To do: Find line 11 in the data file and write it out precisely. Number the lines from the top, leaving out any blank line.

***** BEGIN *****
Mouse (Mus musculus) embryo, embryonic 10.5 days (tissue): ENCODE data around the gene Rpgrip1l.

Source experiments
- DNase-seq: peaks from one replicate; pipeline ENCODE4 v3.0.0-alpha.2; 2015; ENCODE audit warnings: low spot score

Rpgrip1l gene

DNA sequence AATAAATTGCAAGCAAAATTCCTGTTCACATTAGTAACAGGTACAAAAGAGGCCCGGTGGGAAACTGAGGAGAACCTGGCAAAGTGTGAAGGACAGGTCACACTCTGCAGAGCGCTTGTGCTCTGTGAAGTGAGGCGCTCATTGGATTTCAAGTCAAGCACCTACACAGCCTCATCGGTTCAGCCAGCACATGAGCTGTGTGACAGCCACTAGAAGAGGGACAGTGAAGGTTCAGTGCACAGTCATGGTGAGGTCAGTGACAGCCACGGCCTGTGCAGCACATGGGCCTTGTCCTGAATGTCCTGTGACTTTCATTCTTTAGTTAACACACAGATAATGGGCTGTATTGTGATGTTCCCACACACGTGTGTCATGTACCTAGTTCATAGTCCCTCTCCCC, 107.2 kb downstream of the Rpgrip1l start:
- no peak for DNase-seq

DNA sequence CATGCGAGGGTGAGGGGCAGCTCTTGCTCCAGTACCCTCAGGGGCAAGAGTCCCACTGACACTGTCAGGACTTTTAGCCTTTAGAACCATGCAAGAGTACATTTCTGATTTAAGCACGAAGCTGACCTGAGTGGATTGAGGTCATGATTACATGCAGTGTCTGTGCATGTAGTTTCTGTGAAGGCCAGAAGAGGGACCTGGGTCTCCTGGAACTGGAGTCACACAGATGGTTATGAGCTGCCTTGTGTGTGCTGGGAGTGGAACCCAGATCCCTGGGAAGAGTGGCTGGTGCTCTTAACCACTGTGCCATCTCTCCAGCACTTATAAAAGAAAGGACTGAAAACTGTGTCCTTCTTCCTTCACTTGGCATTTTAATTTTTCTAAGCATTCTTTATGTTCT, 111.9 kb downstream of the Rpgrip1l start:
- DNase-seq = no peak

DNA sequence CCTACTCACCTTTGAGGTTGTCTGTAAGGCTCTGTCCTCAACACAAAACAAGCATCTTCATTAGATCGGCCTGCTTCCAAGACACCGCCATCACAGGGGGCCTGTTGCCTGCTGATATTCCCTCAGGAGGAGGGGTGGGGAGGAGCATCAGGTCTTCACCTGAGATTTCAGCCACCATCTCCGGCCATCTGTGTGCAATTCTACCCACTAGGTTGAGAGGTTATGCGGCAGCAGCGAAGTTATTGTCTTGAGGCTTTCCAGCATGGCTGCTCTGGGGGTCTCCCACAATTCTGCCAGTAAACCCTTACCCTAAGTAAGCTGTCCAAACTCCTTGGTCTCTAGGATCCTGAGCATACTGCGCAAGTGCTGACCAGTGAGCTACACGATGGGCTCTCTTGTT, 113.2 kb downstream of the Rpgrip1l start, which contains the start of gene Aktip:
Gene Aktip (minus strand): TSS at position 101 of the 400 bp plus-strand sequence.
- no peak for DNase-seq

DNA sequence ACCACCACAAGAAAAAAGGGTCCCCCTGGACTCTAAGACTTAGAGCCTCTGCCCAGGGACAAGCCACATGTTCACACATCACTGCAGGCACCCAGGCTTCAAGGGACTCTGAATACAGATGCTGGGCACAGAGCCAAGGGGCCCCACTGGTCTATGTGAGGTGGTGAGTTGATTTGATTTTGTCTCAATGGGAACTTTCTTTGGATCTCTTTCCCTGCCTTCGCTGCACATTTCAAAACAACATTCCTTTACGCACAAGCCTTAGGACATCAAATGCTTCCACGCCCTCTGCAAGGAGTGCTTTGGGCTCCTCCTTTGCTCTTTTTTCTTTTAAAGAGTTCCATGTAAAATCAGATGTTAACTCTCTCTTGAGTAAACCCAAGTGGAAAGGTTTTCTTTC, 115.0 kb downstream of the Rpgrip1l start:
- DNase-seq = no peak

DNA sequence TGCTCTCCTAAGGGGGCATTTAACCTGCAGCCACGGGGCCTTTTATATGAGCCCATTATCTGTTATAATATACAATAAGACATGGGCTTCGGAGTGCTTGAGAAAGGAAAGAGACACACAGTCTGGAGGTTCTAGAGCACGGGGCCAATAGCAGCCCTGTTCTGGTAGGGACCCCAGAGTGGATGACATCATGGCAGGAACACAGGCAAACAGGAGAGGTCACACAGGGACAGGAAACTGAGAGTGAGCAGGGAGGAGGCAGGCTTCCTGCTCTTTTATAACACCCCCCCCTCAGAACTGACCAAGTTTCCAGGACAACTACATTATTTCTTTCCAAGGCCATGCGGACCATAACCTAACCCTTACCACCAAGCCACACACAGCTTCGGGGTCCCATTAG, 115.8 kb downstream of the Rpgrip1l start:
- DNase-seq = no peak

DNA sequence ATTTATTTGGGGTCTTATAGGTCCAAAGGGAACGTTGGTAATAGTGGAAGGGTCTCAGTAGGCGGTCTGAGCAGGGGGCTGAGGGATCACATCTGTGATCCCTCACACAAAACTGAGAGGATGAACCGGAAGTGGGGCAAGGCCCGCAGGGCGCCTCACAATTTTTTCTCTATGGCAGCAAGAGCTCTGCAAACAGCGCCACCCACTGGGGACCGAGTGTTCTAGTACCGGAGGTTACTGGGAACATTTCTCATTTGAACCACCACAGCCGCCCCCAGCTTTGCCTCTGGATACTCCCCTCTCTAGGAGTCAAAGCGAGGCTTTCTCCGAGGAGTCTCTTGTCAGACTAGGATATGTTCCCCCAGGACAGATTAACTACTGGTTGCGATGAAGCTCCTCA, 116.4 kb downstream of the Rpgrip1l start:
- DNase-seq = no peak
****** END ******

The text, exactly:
- no peak for DNase-seq